Public Opinion In Venezuela Has Turned Against Hugo Chavez

As it turns out, the people of Venezuela apparently don’t want a dictator-for-life.

CARACAS (Reuters) – Venezuelan President Hugo Chavez has lost his lead eight days before a referendum on ending his term limit, an independent pollster said on Saturday, in a swing in voter sentiment against the Cuba ally.

Forty-nine percent of likely voters oppose Chavez’s proposed raft of constitutional changes to expand his powers, compared with 39 percent in favor, a survey by respected pollster Datanalisis showed.

Just weeks ago, Chavez had a 10-point lead for his proposed changes in the OPEC nation that must be approved in a referendum, the polling company said.

He’ll probably win anyway, given these rather ominous-sounding statements:

Despite the swing, company head Luis Vicente Leon said he did not rule out a comeback by the popular president.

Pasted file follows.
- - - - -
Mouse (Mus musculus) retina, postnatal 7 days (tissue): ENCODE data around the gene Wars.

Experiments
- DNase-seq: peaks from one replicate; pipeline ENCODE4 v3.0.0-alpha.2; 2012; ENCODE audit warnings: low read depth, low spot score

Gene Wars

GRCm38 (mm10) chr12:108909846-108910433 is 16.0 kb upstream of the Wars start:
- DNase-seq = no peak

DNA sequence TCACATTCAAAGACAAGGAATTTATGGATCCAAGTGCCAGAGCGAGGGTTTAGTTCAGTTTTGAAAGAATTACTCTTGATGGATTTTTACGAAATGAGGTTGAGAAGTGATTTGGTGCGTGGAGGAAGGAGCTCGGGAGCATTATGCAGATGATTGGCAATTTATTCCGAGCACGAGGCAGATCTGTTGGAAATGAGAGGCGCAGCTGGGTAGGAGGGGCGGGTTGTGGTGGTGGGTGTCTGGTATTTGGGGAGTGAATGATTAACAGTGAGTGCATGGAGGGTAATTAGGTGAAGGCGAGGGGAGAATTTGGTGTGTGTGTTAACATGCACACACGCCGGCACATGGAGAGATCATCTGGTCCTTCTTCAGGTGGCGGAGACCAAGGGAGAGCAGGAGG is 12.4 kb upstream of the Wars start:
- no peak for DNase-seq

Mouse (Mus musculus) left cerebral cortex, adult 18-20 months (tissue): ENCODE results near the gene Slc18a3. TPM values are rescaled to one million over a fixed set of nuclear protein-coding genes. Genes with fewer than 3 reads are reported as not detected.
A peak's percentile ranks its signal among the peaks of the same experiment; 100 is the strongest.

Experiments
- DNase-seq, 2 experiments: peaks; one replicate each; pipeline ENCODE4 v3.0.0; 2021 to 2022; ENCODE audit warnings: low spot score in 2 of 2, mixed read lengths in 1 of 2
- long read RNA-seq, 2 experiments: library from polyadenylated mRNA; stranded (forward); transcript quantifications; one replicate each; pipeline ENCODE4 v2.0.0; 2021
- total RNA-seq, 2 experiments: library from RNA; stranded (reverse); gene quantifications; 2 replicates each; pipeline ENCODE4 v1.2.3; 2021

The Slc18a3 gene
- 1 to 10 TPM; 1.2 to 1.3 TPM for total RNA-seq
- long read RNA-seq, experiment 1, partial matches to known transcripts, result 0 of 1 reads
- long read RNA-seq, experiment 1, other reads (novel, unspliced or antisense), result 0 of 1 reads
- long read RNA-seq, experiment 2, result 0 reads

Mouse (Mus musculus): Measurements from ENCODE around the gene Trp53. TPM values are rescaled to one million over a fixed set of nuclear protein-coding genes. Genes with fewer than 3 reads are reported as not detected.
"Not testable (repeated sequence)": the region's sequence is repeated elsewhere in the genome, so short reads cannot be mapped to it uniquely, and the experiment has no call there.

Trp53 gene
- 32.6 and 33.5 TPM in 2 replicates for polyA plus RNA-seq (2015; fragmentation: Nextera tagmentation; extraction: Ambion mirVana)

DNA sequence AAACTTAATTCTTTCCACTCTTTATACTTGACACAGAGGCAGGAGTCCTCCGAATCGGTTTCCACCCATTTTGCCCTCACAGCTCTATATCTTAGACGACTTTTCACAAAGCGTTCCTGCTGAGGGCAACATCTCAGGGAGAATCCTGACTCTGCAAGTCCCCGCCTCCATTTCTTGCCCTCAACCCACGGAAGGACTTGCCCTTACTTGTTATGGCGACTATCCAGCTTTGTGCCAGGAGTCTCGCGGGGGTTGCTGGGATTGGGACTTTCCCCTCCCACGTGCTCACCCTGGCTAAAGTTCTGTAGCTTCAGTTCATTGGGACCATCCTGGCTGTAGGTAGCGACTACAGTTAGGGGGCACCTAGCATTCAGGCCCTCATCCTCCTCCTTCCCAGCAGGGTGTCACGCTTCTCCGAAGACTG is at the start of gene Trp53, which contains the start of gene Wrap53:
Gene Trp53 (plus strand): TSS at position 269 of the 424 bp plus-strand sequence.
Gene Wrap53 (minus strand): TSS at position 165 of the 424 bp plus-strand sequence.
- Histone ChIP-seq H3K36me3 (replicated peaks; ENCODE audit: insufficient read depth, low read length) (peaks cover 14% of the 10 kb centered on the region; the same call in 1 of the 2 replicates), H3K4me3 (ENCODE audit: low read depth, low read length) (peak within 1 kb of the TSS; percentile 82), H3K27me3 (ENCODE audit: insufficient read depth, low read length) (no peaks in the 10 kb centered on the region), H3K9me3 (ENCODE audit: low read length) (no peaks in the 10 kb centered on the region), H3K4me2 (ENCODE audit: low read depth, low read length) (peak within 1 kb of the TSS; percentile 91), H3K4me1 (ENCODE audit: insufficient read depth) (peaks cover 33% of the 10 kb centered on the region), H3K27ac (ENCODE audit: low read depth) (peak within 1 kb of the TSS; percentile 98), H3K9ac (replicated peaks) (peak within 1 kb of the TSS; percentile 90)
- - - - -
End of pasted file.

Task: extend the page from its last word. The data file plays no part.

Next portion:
Chavez has trounced the opposition at the polls on average once a year and can deploy a huge state-backed machinery to get out the vote, Leon said.

A huge, state-backed machinery to get out the vote.

Doesn’t sound very democratic, does it? How would we Americans feel if President Bush had used the FBI or some other government agency to herd voters to the polls? Hell, how do you think Chavez’s leftist supporters here in America would have felt about that?

And as innocuous as the term “get out the vote” seems, it’s likely that effort will include violence and intimidation. According to an NPR report last year, there are Chavez “foot soldiers” in Venezuela who control certain neighborhoods and mete out discipline to those criticizing Hugo.

Which, again, isn’t exactly democratic. In fact, this pretty much means that Chavez is a dictator. But hey, Jimmy Carter was willing to certify the elections that put him in power despite the rampant voter intimidation, so I guess it’s all good.

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